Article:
In the instant case the State of California never disposed of the subject property. Thus, any right of redemption acquired by Bell Builders Supply, Inc. was still exercisable at the time the property was transferred to the plaintiff. Indeed, if the right of redemption had terminated this suit by the plaintiff would be moot.

 6

Internal Revenue Code of 1954 (26 U.S.C.) Section 7425 provides in pertinent part:

SEC. 7425. DISCHARGE OF LIENS.

(a) Judicial Proceedings.--If the United States is not joined as a party, a judgment in any civil action or suit described in subsection (a) of section 2410 of title 28 of the United States Code, or a judicial sale pursuant to such a judgment, with respect to property on which the United States has or claims a lien under the provisions of this title--

(1) shall be made subject to and without disturbing the lien of the United States, if notice of such lien has been filed in the place provided by law for such filing at the time such action or suit is commenced, or

(2) shall have the same effect with respect to the discharge or divestment of such lien of the United States as may be provided with respect to such matters by the local law of the place where such property is situated, if no notice of such lien has been filed in the place provided by law for such filing at the time such action or suit is commenced or if the law makes no provision for such filing.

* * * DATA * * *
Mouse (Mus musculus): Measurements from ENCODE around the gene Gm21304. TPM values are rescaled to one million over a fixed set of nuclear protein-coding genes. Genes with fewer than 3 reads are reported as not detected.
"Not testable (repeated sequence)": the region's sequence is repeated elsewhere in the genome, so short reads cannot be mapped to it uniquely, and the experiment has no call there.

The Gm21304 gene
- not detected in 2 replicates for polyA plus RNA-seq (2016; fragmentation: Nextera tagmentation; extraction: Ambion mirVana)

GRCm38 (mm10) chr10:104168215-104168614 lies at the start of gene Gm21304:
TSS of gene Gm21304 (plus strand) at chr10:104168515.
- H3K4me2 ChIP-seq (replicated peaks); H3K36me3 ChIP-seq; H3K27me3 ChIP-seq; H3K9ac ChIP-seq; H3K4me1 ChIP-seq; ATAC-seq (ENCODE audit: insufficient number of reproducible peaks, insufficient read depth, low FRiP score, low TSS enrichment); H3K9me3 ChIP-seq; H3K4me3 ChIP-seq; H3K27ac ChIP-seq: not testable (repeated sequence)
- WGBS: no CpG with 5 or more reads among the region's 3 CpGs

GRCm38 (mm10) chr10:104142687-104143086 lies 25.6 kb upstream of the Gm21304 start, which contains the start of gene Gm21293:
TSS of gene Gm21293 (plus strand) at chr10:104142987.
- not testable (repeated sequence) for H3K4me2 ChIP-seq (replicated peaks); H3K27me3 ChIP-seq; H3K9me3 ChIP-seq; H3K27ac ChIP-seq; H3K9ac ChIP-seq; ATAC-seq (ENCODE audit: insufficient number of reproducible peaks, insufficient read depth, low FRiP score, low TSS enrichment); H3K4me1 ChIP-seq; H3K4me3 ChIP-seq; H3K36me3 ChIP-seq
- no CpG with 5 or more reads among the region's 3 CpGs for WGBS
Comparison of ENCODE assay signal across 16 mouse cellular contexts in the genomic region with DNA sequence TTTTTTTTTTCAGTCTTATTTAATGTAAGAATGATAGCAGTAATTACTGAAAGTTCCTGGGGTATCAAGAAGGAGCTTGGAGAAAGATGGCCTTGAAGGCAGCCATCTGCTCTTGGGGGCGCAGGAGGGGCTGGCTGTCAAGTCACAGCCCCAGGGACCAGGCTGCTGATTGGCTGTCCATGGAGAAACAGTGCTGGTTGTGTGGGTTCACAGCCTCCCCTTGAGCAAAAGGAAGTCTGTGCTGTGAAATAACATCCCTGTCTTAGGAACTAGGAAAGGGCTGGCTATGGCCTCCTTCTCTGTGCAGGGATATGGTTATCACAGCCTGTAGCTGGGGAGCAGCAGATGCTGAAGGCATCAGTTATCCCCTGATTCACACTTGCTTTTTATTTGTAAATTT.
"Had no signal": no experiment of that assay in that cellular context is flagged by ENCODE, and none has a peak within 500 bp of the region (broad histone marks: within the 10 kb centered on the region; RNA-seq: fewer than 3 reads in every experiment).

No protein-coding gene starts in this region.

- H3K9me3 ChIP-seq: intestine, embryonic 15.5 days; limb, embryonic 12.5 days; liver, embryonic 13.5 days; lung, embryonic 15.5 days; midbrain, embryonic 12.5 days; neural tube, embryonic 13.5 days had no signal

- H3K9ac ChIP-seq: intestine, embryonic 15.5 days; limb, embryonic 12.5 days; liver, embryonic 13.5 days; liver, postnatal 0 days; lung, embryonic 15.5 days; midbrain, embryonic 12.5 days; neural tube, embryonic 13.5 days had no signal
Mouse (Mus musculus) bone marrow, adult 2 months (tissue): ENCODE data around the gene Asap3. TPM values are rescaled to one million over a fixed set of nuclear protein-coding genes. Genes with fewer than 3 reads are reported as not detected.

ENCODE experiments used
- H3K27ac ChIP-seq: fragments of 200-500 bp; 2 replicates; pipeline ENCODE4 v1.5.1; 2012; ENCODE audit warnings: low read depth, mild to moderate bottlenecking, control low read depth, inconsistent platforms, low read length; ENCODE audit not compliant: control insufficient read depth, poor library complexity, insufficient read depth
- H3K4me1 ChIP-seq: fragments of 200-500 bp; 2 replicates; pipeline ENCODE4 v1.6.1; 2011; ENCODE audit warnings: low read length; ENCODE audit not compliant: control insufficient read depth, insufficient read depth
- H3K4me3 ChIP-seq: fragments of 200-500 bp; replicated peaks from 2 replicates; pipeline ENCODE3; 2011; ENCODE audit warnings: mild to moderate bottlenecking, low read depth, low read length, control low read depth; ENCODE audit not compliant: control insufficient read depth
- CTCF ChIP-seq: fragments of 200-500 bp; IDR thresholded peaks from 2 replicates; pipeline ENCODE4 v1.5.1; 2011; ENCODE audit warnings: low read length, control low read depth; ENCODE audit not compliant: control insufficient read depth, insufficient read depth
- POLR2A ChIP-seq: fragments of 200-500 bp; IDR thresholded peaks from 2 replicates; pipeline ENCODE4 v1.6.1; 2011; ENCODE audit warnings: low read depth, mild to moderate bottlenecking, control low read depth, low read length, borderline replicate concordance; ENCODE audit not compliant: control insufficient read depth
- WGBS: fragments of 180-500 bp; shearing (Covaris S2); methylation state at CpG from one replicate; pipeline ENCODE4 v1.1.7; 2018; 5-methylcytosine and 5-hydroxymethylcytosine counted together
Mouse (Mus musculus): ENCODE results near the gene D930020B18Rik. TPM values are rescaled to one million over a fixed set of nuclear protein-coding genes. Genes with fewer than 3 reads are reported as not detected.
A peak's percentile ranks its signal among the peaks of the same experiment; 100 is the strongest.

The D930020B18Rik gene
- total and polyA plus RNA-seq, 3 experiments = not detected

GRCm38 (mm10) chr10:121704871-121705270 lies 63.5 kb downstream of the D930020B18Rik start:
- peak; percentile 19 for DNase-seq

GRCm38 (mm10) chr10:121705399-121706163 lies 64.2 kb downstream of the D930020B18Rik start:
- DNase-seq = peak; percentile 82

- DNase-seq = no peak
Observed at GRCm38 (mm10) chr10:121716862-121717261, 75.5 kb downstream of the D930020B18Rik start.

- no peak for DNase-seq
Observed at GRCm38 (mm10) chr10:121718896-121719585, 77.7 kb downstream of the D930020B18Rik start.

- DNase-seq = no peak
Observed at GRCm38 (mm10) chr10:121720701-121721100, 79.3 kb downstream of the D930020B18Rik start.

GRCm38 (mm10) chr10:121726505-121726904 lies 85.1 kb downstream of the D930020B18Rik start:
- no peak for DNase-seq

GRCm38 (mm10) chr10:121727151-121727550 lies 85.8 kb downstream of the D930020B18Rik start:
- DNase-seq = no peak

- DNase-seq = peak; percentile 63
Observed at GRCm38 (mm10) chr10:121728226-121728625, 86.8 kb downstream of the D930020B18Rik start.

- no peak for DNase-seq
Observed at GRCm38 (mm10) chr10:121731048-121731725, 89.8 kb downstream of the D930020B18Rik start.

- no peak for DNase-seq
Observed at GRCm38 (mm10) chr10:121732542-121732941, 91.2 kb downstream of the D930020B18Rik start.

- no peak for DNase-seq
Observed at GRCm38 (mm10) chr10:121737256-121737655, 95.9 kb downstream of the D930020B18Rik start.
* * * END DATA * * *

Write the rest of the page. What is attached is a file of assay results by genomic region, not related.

If a judicial sale of property pursuant to a judgment in any civil action or suit to which the United States is not a party discharges a lien of the United States arising under the provisions of this title, the United States may claim, with the same priority as its lien had against the property sold, the proceeds (exclusive of costs) of such sale at any time before the distribution of such proceeds is ordered.

(b) Other Sales.--Notwithstanding subsection (a) a sale of property on which the United States has or claims a lien, or a title derived from enforcement of a lien, under the provisions of this title, made pursuant to an instrument creating a lien on such property, pursuant to a confession of judgment on the obligation secured by such an instrument, or pursuant to a nonjudicial sale under a statutory lien on such property--

(1) shall, except as otherwise provided, be made subject to and without disturbing such lien or title, if notice of such lien was filed or such title recorded in the place provided by law for such filing or recording more than 30 days before such sale and the United States is not given notice of such sale in the manner prescribed in subsection (c) (1); or

(2) shall have the same effect with respect to discharge or divestment of such lien or such title of the United States, as may be provided with respect to such matters by the local law of the place where such property is situated, if--

(A) notice of such lien or such title was not filed or recorded in the place provided by law for such filing more than 30 days before such sale,

(B) the law makes no provisions for such filing, or